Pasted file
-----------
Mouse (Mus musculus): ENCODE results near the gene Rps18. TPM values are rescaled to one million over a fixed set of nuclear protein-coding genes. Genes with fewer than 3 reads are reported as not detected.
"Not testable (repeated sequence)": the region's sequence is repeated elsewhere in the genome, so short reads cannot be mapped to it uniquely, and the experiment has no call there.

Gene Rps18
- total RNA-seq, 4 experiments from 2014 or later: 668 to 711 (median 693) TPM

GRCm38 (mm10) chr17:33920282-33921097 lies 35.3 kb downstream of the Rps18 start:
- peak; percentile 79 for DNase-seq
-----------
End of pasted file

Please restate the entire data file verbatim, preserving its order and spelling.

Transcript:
Mouse (Mus musculus): ENCODE results near the gene Rps18. TPM values are rescaled to one million over a fixed set of nuclear protein-coding genes. Genes with fewer than 3 reads are reported as not detected.
"Not testable (repeated sequence)": the region's sequence is repeated elsewhere in the genome, so short reads cannot be mapped to it uniquely, and the experiment has no call there.

Gene Rps18
- total RNA-seq, 4 experiments from 2014 or later: 668 to 711 (median 693) TPM

GRCm38 (mm10) chr17:33920282-33921097 lies 35.3 kb downstream of the Rps18 start:
- peak; percentile 79 for DNase-seq